At a news conference Monday afternoon, the president’s physician declined to comment on Trump telling Americans not to be afraid. “I’m not going to get into what the president says,” Dr. Sean Conley said.
Trump has for months has played down the threat of the pandemic, mocked mask-wearing, flouted public health guidelines and expressed little empathy for the nearly 210,000 Americans who have died.
Criticized for mishandling his response, he and his campaign now are casting him as someone strong and uniquely qualified to lead the fight.
“I learned a lot about COVID,” Trump said in a video he tweeted Sunday afternoon. “I learned it by really going to school. This is the real school. This isn’t the, ‘Let’s-read-the-book school.’ And I get it. And I understand it. And it’s a very interesting thing, and I’m going to be letting you know about it.”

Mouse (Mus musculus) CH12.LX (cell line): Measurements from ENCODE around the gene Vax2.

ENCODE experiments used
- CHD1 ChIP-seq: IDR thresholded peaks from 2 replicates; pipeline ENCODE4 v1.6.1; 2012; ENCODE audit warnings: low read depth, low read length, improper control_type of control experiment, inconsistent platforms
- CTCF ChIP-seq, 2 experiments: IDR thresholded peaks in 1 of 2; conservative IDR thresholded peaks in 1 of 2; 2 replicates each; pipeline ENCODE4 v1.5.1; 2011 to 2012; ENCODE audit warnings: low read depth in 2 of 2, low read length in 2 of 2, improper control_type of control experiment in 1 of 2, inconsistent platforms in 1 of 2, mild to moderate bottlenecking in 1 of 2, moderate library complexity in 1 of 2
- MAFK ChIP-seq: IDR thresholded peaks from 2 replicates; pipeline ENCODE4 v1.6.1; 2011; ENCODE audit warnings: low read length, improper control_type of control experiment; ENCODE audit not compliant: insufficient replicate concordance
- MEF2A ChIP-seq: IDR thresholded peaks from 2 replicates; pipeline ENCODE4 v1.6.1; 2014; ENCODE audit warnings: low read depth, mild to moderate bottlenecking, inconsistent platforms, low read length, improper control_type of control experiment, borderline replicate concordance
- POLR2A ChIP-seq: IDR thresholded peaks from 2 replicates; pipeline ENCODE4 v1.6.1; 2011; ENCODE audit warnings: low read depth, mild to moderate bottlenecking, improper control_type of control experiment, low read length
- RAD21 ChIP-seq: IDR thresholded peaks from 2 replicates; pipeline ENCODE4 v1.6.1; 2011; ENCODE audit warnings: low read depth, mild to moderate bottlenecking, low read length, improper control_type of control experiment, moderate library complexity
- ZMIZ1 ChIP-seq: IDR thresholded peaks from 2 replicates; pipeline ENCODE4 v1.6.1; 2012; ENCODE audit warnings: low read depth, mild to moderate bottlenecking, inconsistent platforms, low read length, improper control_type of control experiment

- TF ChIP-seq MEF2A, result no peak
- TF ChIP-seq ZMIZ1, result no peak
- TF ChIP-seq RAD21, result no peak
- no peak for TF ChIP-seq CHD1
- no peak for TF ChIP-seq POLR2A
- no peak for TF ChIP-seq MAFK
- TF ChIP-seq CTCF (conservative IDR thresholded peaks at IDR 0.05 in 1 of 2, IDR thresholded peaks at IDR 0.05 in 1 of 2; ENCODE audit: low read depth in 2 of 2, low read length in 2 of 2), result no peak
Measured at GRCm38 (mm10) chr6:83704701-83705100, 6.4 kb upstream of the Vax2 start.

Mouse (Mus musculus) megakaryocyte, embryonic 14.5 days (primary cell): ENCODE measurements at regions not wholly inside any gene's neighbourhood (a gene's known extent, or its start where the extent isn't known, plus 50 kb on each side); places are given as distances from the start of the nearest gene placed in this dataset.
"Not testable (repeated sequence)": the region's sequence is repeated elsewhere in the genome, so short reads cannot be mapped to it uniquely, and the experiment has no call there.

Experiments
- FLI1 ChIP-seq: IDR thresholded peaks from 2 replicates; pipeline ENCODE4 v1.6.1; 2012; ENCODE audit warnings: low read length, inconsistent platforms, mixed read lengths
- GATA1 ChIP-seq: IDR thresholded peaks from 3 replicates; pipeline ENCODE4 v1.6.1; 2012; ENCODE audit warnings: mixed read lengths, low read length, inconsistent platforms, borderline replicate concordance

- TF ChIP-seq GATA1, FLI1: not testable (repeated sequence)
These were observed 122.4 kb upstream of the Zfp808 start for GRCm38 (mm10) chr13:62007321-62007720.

“I feel better than I did 20 years ago!” he tweeted Monday afternoon.
A spokeswoman for his campaign on Monday criticized the Democratic presidential nominee, former Vice President Joe Biden, for having not contracted the virus himself.
“He has experience now fighting the coronavirus as an individual,” Erin Perrine, director of press communications for Trump’s campaign, said in an interview with Fox News Monday morning. “Those first-hand experiences Joe Biden, he doesn’t have those.”
In stark contrast with Trump, Biden has for months practiced strict coronavirus protocols, severely limiting the sizes of his events and frequently wearing a face covering. He has repeatedly said he would trust public health officials — unlike Trump, who has disagreed with them in public, politicized mask-wearing and made false and misleading claims about treatments and vaccines.
Biden’s campaign has followed strict social distancing in order to keep the candidate safe and project an image of responsibility in contrast, they say,